A small test script in the Planemo source tree demonstrates this.
When tools are ready to be published to GitHub, it may be valuable to setup continuous integration to test changes committed and new pull requests. Travis CI is a service providing free testing and deep integration with GitHub.
$ planemo travis_init . $ # setup Ubuntu 12.04 w/tool dependencies $ vim .travis/setup_custom_dependencies.bash $ git add .travis.yml .travis $ git commit -m "Add Travis CI testing infrastructure for tools." $ git push # and register repository @ http://travis-ci.org/
In this example the file .travis/setup_custom_dependencies.bash should install the dependencies required to test your files on to the Travis user’s PATH.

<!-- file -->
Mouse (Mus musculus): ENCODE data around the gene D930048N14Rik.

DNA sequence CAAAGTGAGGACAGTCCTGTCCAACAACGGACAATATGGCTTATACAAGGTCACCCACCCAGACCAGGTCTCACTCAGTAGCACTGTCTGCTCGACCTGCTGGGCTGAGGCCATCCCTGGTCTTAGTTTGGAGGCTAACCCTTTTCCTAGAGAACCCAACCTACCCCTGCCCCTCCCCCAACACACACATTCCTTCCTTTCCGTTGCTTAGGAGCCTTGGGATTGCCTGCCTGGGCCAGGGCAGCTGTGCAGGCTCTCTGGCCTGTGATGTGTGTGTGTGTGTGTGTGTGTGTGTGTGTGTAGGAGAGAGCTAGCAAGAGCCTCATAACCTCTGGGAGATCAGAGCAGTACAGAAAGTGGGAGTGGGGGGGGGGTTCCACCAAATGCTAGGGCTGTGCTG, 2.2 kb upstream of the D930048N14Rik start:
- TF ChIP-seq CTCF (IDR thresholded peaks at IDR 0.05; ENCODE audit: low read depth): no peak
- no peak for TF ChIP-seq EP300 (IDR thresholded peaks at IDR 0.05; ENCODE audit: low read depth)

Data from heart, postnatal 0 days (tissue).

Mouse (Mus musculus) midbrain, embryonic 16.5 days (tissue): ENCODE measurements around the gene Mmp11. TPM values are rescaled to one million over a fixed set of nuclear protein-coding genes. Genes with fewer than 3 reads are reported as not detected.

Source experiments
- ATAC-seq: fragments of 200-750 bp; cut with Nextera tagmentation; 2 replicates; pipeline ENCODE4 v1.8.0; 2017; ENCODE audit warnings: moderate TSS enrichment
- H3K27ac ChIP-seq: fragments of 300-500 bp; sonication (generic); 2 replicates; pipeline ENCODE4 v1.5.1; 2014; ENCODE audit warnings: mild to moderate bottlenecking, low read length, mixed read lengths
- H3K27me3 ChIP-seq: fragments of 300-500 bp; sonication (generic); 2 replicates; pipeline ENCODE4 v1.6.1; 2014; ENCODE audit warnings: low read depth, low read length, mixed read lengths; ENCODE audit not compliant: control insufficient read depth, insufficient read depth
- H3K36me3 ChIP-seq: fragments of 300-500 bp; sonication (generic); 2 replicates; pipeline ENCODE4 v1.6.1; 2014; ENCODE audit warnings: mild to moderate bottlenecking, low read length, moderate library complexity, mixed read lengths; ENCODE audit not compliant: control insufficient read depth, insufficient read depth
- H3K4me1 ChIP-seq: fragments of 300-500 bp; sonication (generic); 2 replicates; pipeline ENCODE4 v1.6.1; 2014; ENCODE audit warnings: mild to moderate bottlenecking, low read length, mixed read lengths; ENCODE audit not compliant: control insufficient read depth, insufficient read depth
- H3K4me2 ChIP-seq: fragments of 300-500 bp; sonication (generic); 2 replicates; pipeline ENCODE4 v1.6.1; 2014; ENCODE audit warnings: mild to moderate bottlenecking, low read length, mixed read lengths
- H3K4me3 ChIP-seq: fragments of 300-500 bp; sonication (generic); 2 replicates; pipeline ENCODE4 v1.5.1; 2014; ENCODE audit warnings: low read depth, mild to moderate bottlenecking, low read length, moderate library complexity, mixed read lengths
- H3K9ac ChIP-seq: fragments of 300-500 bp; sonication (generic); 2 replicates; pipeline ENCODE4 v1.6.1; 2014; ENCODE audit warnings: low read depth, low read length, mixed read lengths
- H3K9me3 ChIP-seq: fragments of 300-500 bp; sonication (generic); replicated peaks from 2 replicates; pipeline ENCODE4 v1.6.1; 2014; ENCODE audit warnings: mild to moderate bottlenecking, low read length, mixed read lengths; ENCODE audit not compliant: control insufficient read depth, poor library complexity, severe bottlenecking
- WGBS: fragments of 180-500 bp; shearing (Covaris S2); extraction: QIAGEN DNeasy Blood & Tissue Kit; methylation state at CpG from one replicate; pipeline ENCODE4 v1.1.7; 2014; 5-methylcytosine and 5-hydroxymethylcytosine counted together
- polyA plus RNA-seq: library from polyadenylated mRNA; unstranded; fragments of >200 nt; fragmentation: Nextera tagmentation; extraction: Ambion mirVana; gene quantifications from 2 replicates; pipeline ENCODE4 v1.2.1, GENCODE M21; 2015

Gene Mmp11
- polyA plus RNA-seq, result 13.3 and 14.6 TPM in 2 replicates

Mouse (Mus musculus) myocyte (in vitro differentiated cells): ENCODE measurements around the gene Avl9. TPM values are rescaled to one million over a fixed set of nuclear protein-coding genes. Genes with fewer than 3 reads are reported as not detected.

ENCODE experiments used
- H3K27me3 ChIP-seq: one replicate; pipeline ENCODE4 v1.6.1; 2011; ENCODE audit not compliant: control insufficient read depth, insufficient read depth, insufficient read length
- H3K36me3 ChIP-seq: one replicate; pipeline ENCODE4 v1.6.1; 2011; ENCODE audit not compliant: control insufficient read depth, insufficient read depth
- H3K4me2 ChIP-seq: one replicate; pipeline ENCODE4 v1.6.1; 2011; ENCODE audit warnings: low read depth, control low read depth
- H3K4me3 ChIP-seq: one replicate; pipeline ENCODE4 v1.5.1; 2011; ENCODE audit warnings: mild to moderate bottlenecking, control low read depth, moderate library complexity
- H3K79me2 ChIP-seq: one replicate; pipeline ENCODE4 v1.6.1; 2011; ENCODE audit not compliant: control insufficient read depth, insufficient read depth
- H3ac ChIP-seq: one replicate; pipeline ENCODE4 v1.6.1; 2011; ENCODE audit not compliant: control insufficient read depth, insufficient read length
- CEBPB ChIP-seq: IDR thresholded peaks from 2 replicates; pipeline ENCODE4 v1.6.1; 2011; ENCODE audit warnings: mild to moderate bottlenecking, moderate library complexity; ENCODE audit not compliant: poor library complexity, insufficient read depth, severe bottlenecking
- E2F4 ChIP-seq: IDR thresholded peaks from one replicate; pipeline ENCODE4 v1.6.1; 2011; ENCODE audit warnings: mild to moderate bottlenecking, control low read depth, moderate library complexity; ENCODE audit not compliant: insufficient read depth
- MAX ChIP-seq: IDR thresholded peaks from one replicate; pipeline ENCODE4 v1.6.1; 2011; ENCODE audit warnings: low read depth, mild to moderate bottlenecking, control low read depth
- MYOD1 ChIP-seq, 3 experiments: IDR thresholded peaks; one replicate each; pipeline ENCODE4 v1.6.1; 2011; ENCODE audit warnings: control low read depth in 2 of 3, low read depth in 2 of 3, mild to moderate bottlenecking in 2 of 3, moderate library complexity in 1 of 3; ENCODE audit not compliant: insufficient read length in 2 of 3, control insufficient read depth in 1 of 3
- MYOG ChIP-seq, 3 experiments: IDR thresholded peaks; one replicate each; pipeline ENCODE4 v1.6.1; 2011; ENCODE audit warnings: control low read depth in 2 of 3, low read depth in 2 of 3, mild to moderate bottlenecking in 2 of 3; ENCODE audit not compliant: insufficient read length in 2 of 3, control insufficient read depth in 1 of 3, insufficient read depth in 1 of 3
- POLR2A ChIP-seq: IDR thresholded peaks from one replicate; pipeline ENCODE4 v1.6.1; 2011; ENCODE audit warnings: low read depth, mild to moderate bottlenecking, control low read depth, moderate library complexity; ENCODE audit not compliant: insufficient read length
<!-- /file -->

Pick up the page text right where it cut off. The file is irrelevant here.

This testing approach may only make sense for smaller repositories with a handful of tools. For larger repositories, such as tools-devteam or tools-iuc simply linting tool and tool shed artifacts may be more feasible. Check out the .travis.yml file used by the IUC as example.
A shell can be launched to explore the Docker environment referenced by tools that are annotated with publically registered Docker images.
$ (planemo docker_shell bowtie2.xml)
For Docker containers still in development - a Dockerfile can be associated with a tool by sticking it in the tool’s directory. Planemo can then build and tag a Docker image for this tool and launch a shell into it using the following commands.
$ planemo docker_build bowtie2.xml # assumes Dockerfile in same dir $ (planemo docker_shell --from_tag bowtie2.xml)
Planemo includes highly experimental support for running a subset of valid Common Workflow Language (CWL) tools using a fork of Galaxy enhanced to run CWL tools.